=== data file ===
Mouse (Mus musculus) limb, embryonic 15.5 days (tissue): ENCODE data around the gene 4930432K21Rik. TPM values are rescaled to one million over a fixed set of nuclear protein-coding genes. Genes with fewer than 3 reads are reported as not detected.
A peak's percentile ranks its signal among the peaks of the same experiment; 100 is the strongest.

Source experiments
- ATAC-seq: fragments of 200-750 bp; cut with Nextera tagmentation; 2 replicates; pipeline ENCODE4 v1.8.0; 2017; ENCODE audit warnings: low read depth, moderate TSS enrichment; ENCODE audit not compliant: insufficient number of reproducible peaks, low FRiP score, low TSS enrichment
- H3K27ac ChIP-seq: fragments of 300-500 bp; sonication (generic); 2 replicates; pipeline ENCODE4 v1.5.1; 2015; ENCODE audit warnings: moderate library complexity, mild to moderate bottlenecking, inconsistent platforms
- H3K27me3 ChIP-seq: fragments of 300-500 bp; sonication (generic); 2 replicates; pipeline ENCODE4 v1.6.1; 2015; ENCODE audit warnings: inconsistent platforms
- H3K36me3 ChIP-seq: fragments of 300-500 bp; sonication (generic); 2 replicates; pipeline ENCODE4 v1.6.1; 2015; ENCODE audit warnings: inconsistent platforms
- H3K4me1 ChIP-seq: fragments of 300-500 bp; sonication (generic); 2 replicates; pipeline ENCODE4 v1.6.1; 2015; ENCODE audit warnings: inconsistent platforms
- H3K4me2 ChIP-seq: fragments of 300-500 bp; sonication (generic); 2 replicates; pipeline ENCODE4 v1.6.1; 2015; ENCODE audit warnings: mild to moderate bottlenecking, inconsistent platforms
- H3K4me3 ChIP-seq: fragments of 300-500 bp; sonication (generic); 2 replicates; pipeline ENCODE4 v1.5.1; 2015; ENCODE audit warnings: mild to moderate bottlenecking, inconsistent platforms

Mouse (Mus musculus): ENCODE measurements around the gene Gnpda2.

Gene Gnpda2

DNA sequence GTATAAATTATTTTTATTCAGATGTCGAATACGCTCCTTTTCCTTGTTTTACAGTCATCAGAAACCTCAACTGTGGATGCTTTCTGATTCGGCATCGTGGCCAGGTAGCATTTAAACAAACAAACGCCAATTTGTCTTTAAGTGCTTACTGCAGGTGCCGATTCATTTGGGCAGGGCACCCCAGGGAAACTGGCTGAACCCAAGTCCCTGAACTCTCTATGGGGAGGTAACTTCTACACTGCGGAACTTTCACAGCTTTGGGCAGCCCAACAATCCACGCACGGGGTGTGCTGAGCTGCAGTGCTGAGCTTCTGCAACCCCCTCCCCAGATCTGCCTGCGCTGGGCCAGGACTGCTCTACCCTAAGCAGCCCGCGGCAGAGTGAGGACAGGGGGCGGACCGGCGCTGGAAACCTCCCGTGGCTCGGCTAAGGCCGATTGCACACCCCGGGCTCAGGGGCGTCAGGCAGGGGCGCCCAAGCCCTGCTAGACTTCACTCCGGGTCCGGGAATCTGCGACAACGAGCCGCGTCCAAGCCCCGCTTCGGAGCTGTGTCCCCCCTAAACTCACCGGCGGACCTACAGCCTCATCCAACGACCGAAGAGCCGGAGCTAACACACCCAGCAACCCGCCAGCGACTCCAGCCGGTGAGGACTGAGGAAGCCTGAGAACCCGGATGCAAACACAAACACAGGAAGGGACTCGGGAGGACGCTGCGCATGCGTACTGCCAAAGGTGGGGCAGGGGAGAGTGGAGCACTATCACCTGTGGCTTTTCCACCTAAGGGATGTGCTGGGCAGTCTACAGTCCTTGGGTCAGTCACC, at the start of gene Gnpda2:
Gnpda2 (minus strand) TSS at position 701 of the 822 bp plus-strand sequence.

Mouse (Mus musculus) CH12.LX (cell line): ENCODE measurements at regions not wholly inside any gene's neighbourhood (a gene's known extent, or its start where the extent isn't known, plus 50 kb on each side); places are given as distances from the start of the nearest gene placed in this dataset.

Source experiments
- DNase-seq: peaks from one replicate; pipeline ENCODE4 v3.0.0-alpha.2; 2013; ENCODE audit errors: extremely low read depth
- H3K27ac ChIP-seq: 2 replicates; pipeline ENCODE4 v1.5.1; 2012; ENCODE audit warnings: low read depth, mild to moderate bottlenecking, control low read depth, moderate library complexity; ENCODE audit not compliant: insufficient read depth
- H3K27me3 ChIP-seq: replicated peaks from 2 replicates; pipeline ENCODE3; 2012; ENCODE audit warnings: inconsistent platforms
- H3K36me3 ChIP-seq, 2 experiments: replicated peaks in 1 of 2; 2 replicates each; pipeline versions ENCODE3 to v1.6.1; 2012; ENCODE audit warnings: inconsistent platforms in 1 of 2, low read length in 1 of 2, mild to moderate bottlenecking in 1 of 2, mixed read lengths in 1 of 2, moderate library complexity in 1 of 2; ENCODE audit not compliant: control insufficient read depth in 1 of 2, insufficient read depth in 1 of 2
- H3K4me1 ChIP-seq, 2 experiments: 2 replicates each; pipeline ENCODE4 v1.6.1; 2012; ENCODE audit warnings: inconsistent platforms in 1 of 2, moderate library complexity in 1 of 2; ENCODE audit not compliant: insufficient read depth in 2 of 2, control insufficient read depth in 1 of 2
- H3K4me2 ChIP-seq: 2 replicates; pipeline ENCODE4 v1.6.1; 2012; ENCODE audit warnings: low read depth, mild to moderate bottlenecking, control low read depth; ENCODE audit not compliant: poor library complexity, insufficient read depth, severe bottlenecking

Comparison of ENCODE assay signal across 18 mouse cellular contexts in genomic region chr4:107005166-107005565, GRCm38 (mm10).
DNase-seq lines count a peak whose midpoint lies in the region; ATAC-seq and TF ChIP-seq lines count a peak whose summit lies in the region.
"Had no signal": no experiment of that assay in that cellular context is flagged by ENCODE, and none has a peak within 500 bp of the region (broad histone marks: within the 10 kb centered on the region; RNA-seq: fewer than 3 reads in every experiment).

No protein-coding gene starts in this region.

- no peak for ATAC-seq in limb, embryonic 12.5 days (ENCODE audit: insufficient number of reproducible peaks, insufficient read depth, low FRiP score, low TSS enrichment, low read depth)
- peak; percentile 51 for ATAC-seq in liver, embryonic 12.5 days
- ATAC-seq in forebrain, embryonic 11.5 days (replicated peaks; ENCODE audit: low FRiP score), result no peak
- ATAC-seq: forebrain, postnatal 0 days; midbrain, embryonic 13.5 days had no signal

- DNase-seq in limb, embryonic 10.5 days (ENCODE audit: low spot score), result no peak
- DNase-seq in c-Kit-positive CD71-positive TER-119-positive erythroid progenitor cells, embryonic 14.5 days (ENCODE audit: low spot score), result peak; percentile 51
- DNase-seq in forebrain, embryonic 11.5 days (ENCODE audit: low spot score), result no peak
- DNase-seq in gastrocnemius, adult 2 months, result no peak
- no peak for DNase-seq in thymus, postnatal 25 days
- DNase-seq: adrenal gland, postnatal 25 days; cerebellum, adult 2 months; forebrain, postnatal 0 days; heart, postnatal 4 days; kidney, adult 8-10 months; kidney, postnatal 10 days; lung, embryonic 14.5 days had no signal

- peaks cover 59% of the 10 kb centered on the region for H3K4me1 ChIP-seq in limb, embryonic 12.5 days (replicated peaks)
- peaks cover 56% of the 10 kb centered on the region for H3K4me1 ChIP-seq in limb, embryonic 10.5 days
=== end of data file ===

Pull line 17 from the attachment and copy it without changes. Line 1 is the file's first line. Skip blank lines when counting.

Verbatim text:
- DNase-seq: peaks from one replicate; pipeline ENCODE4 v3.0.0-alpha.2; 2013; ENCODE audit errors: extremely low read depth